At the same time that Western culture is being permanently changed by rapid and monumental shifts in technology, we’re seeing a near-obsession over all things antique. From the millions rummaging through flea markets and haunting Ebay for vintage bargains, to the proliferation of modern designs and styles whose inspiration hearkens back to the Edwardian and Victorian eras, antique is definitely cool in the 21st century.
This trend is clearly evident in jewelry stores and online jewelry marketplaces. The enormous selection of designer settings which are derivative of antique and vintage styles, along with the prices that sellers are able to charge for true vintage and antique rings, make it obvious that buyers want “old”.
Those who favor antique pieces give many different reasons for their preference. Some believe that antique engagement rings (or even antique-style engagement rings) are evocative of a much more romantic time, some fall in love with the often-understated look of antique rings, and others feel that if they look in the right places and shop wisely, they can score a real bargain on an antique ring. Some claim that the workmanship evident in the crafting of most antique jewelry makes old pieces far more desirable than most cheaper jewelry manufactured today, while others are attracted to the idea of purchasing an “instant heirloom”. And most fashion experts agree: modern styles will continually change and evolve, but antiques are truly timeless.
No matter the reason, an antique engagement ring certainly makes a strong statement when worn by a bride. We’ll take a look at all of the choices available to couples in the market for antique diamond rings, after we first get a few definitions out of the way.
Vintage and Antique Styles
Many people use the words vintage, antique, estate and even “antique-style” interchangeably. When it comes to rings and jewelry, however, those terms have very different definitions which are generally accepted in the industry; they are important distinctions to know before you go shopping.
In most cases, 50 years is the important number to remember. Rings which are older than that – as long as there’s actual value in their craftsmanship, metal and/or stone – are considered antique rings (needless to say, you won’t do very well trying to sell a tin foil ring that your grandmother made in elementary school as an “antique”). Those pieces which are between 25 and 50 years old are most often referred to as vintage, although some people don’t hold hard and fast to that specific range, and simply mean “old” when they say “vintage”.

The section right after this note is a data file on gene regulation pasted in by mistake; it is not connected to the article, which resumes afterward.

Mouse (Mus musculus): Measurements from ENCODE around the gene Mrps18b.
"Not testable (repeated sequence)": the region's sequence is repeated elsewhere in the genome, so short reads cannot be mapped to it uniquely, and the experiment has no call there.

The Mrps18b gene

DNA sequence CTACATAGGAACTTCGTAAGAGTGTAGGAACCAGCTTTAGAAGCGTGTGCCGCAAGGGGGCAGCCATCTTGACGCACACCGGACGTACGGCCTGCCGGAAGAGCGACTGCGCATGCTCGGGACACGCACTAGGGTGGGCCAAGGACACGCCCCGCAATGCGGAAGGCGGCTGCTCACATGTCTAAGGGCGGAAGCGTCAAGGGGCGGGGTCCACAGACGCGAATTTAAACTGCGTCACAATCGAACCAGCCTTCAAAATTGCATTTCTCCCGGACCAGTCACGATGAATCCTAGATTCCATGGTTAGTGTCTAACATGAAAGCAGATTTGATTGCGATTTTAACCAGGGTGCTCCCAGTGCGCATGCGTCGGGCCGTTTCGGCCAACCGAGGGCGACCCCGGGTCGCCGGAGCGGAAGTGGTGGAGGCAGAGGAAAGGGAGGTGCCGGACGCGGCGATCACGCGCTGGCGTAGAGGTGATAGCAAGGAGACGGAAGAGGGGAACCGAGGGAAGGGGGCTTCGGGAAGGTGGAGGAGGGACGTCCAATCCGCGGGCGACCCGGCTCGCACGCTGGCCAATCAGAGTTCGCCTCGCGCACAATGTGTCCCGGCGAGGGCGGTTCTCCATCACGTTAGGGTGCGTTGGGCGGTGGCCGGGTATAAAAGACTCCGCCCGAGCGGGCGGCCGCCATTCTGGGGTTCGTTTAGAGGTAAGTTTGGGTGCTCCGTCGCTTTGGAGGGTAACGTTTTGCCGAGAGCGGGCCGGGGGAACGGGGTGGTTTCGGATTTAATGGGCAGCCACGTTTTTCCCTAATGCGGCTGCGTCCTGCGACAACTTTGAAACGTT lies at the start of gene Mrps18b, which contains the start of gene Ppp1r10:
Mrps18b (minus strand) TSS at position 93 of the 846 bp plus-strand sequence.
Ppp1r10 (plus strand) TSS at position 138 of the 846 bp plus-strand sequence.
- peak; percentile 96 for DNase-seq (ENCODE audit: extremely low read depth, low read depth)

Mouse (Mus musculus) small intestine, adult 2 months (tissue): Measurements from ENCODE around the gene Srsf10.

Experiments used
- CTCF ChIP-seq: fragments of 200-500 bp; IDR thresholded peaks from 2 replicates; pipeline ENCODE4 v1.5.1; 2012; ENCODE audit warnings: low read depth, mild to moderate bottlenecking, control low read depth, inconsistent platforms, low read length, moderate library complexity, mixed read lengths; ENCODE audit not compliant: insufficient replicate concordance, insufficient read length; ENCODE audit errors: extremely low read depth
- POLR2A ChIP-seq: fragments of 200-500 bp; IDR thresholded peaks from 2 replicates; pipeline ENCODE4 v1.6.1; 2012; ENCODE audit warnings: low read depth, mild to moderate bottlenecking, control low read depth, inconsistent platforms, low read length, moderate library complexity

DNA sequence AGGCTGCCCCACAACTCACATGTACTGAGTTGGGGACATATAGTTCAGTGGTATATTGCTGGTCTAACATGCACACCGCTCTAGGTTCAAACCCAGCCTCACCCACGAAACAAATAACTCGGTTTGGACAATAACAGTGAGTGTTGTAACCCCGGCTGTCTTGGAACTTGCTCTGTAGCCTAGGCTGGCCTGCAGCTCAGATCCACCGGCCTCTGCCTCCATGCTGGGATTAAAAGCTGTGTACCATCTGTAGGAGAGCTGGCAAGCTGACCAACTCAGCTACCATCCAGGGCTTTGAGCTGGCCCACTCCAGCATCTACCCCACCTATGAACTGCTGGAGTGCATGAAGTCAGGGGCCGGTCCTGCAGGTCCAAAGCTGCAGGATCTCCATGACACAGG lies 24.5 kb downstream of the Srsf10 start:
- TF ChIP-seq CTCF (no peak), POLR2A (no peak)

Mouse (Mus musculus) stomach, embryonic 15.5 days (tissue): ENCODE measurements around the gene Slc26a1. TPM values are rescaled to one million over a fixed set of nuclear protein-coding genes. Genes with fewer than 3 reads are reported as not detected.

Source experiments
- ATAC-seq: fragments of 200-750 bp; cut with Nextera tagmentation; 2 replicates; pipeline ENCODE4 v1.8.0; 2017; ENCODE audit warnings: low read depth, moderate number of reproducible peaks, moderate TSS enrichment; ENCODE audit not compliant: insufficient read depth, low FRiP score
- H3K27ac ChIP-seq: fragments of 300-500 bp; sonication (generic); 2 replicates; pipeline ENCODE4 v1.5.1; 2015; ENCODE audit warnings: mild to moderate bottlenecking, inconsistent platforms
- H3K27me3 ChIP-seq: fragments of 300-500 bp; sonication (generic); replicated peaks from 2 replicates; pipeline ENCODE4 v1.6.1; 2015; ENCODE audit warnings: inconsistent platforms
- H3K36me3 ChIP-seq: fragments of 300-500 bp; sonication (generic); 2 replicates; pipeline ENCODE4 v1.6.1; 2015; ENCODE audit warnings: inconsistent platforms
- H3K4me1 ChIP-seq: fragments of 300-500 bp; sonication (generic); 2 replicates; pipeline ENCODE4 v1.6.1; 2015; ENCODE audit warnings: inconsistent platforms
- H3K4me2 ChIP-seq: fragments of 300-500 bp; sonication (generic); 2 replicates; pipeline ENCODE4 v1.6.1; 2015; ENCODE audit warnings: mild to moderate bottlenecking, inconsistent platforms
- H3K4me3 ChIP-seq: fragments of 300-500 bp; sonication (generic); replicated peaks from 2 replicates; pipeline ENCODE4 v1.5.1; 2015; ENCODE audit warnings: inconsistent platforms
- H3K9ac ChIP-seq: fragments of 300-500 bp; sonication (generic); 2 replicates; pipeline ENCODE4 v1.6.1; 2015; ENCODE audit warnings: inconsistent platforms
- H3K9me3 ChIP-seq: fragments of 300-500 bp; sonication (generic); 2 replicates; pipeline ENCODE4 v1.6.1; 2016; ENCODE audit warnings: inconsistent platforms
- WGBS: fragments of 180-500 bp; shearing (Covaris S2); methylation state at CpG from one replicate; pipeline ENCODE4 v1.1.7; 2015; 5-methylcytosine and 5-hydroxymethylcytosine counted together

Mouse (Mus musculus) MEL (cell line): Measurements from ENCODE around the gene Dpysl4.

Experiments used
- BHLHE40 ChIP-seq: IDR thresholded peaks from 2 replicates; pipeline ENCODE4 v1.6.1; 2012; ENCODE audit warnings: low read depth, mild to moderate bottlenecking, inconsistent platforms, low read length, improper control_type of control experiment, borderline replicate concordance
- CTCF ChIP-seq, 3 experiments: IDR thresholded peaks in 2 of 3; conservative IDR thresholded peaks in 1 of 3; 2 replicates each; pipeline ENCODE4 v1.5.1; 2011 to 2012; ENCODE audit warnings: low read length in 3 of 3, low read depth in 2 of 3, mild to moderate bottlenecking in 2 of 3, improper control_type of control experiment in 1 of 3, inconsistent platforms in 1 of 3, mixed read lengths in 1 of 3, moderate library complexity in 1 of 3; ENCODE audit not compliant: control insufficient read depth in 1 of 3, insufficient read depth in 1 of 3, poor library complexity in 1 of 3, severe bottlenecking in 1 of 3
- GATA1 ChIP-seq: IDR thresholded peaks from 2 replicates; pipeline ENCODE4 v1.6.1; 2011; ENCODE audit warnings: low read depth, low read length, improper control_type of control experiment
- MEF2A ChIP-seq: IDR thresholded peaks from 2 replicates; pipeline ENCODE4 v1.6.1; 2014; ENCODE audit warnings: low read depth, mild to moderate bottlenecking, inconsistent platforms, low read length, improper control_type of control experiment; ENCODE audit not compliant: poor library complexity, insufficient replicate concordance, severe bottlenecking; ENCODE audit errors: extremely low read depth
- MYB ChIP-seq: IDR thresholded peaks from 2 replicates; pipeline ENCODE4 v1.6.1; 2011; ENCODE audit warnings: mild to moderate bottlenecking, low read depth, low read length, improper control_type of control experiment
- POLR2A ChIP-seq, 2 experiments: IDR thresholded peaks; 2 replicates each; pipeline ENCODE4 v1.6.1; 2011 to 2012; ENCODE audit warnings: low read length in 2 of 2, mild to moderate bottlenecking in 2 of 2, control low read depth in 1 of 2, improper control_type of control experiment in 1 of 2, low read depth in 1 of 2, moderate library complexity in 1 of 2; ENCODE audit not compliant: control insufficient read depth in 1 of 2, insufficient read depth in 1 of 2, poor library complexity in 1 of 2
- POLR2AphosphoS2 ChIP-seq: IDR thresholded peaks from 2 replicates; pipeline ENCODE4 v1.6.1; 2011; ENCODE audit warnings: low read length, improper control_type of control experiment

The term “estate” actually means that jewelry has been passed down as part of an inheritance, because the property that a person leaves behind after their death is called their estate. However, the term is also often used by laymen to describe vintage rings or jewelry of any age. Finally, antique-style rings are those manufactured recently, but in a style reminiscent of those which were crafted generations ago.
As you can tell, it can be risky to rely solely on a seller’s description of a ring as antique or vintage; always try to determine the piece’s actual age as best as possible.
Important Periods To Know
Antique engagement rings are most often described by the period in which they were designed or crafted. That’s because very different styles were popular in the various eras covered by the blanket term “antique”. Here are the time periods you should learn more about before you go searching for antique diamond engagement rings – or any other type of antique piece (we’re skipping the Georgian period (1714-1837), because virtually no pieces from this era have survived to be sold on the open market).
Bracketed by the rule of Queen Victoria of England, this era actually had several different periods which many say were primarily defined by the status of the Queen’s love life. Early Victorian jewelry is often described as “playful” yet elegant, mid-Victorian pieces are considered more sedate and somber (with black gemstones commonly seen) because this was the period after the death of Victoria’s husband, and late Victorian jewelry again became whimsical yet was influenced by Japanese and Egyptian designs and edgier themes. The overall contrast between the feel of early and late Victorian design is illustrated by the fact that early designs were inspired by nature, while late-era designs were more likely to feature more interesting adornments like griffins and dragons.